The parcels of land and the pool of builders buying them are both much smaller than before the real- estate crash. But residential lot prices are climbing as a steady stream of purchases by builders the past six months restarts the region’s new-home industry.
Home building had a predictable pattern in the Phoenix area prior to the 2007 housing-market crash. Builders bought lots in the newest edge communities, built and sold homes and then bought more lots. Big builders bought land years ahead of construction.
The crash disrupted that pattern and left builders with unsold homes and vacant lots. Houses and lots were sold off at sale prices. Some builders lost large parcels of land to foreclosure. Other builders slid into bankruptcy or simply closed. Home building slowed to levels not seen since the 1970s.
Builders who survived the crash have cut operating and building costs and are trying to eke out smaller profits on fewer home sales. Many of the big builders have cash to spend on land again but are buying only what they can sell homes on quickly.
Federal aid from a new tax break and a shift by homebuyers away from foreclosures are also driving the recent land purchases.
“Builders are buying Phoenix-area land now because they expect to make money on it in the near future,” said Arizona home-building analyst RL Brown. “Builders are more optimistic about the housing market now, but the smart ones are still being very cautious.”
The $90 million in recent land purchases by builders reveals new trends and different hot spots for the new-home market stirring back to life in Phoenix.
Homebuilders are more selective now, buying fewer lots and in specific target areas. Sites closer to Phoenix’s core and near freeways are drawing the highest prices. Builders want lots prepped and ready for new homes for faster, less-expensive turnaround in the buy-build-sell cycle.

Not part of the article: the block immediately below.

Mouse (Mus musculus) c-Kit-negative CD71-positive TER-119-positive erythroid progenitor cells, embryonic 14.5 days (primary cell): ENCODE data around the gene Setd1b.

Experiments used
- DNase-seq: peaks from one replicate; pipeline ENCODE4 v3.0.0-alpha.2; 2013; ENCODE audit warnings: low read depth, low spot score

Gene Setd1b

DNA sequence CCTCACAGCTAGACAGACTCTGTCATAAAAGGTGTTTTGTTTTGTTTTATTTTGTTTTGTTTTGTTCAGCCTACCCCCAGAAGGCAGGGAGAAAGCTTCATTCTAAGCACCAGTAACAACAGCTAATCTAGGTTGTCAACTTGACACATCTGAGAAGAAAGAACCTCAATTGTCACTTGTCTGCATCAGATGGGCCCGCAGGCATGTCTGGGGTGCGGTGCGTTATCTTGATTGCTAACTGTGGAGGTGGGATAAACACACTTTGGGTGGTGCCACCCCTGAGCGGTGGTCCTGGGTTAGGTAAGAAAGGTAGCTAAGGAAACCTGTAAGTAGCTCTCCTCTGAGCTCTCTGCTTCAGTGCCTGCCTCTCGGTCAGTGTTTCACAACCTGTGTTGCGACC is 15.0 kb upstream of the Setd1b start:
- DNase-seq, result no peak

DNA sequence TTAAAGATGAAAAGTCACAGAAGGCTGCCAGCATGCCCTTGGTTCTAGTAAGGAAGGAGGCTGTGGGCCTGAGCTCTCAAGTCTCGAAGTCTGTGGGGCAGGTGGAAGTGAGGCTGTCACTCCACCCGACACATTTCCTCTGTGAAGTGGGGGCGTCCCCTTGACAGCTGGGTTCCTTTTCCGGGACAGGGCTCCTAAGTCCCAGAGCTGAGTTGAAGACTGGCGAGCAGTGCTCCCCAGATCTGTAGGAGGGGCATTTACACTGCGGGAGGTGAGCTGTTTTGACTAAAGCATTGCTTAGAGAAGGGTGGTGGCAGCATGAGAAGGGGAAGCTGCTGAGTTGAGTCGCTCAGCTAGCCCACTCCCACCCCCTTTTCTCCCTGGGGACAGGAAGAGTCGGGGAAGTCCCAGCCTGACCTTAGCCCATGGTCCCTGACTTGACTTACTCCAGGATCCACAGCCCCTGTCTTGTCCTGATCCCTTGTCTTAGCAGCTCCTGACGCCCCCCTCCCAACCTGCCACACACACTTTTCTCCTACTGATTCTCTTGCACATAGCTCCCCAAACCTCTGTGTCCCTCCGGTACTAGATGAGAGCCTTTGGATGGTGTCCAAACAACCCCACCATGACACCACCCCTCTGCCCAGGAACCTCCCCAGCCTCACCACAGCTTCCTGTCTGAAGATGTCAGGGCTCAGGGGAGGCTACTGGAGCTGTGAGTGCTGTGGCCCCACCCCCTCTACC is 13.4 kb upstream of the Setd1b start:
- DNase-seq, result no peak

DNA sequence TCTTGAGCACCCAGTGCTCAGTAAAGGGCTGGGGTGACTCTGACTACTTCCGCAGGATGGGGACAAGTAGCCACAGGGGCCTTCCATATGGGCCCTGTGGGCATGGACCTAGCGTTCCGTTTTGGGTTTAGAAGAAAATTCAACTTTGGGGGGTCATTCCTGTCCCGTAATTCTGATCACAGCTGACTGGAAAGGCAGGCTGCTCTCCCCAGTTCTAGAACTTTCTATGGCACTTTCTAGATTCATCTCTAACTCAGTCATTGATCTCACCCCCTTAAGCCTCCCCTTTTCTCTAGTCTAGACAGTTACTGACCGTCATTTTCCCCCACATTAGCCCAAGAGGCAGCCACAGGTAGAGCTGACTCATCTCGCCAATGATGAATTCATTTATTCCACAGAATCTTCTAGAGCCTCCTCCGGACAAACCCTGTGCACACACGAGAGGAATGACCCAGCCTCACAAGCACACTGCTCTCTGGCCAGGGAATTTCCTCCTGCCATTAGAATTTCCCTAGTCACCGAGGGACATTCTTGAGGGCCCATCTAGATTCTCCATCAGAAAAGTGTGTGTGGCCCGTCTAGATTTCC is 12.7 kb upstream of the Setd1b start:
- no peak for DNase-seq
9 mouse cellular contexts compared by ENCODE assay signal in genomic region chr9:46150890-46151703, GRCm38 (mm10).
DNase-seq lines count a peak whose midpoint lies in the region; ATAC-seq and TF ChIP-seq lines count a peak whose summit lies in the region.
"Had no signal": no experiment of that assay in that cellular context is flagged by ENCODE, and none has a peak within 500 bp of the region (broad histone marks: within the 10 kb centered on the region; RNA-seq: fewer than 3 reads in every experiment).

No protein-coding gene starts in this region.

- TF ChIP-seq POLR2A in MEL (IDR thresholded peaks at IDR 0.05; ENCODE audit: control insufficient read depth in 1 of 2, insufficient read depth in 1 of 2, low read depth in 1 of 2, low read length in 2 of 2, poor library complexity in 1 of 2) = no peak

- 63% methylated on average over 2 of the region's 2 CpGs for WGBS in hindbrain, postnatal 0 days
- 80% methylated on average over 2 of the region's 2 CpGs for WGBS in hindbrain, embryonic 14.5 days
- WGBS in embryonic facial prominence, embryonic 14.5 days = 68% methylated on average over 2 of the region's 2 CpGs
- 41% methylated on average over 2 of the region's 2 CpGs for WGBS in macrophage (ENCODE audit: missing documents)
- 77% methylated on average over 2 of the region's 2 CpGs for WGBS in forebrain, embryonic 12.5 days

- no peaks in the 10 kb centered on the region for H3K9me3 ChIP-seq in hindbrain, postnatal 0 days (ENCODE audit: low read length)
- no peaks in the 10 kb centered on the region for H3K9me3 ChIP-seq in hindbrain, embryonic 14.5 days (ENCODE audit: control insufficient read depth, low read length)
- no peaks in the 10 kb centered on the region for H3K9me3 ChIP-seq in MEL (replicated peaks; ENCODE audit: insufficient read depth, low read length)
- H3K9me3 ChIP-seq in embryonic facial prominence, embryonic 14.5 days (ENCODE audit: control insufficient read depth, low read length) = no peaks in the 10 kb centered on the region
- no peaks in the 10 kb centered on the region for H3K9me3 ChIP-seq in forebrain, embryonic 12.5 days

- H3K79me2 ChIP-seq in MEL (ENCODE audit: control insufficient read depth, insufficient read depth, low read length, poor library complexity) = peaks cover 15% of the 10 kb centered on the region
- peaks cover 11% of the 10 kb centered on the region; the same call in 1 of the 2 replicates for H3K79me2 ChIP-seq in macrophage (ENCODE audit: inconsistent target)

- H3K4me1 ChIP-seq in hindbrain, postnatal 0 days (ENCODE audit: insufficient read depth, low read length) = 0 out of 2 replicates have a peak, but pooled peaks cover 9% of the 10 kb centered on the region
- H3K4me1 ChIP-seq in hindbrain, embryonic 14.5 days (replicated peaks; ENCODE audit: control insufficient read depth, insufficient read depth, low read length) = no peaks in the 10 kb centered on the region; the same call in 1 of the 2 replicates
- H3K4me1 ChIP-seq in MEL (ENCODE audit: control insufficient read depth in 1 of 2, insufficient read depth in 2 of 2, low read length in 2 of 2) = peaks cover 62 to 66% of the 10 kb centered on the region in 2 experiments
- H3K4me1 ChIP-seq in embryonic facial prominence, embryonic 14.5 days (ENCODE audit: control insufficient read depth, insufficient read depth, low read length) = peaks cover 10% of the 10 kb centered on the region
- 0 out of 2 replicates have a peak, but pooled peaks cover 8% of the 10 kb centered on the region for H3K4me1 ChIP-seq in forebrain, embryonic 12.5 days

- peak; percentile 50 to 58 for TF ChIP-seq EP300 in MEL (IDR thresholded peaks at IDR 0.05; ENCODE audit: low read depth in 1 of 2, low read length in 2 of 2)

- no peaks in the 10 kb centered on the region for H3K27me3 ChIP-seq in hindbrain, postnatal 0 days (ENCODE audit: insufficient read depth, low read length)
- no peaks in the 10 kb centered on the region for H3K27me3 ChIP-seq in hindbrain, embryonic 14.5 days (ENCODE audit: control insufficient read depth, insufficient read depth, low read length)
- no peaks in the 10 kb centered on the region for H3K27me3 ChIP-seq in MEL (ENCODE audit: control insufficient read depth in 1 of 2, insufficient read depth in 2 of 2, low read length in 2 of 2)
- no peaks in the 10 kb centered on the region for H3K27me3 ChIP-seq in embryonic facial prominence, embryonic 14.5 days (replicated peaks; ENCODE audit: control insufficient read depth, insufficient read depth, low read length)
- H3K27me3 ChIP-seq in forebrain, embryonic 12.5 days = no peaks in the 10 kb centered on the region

“Most builders now will buy 50 to 100 lots in a development, instead of the 200 lots they would have purchased before the boom,” said Nate Nathan, president of Scottsdale-based land brokerage firm Nathan & Associates. “Builders have adapted to the new market reality in Phoenix. The profit margins are tight.”
Mesa, Chandler and Gilbert, land brokers say, are now the hot spots for homebuilders. Lot prices in those southeast Valley communities have almost tripled in the past two years. Home sites are selling for more than $80,000 in parts of Chandler, prices similar to what builders paid in the pre-boom years of 2003-04.
More than 50 percent of metro Phoenix’s new-home sales during April were in Mesa, Chandler and Gilbert.
Developments along the Interstate 17 corridor north to Anthem and in Avondale and Goodyear in the West Valley are also popular with builders. Land prices in these areas are climbing as well, but lots are still typically selling for below $40,000.
Parcels in metro Phoenix’s most far-flung communities including Buckeye west of the White Tank Mountains and the Pinal County communities of Coolidge and Eloy aren’t drawing a lot of builder attention now. The areas are too far out for most current buyers because their tastes have changed, no matter how inexpensive new homes are priced.
Despite recent increases in new-home construction and sales, the home-building industry is still dealing with the worst housing market in Phoenix history.
About a dozen of the region’s builders have figured out ways to make money constructing less-expensive homes. These builders have cut costs on labor, materials and marketing. Builders no longer own the expensive land purchased during the boom. That land was sold for a loss or lost to foreclosure. Now, builders are repurchasing the same land for less than half what it sold for in 2004-06.
“Smart builders have cuts costs to the point where they can sell homes for less but still see a slight profit,” Brown said. “Construction costs are half of what they were five years ago. Builders’ office and marketing overhead is one-third of what is was then. Homes have been streamlined with fewer expensive amenities and extras.”
Brown said to save money, the president of one of metro Phoenix’s biggest homebuilders serves as salesperson at one of his subdivisions every Friday.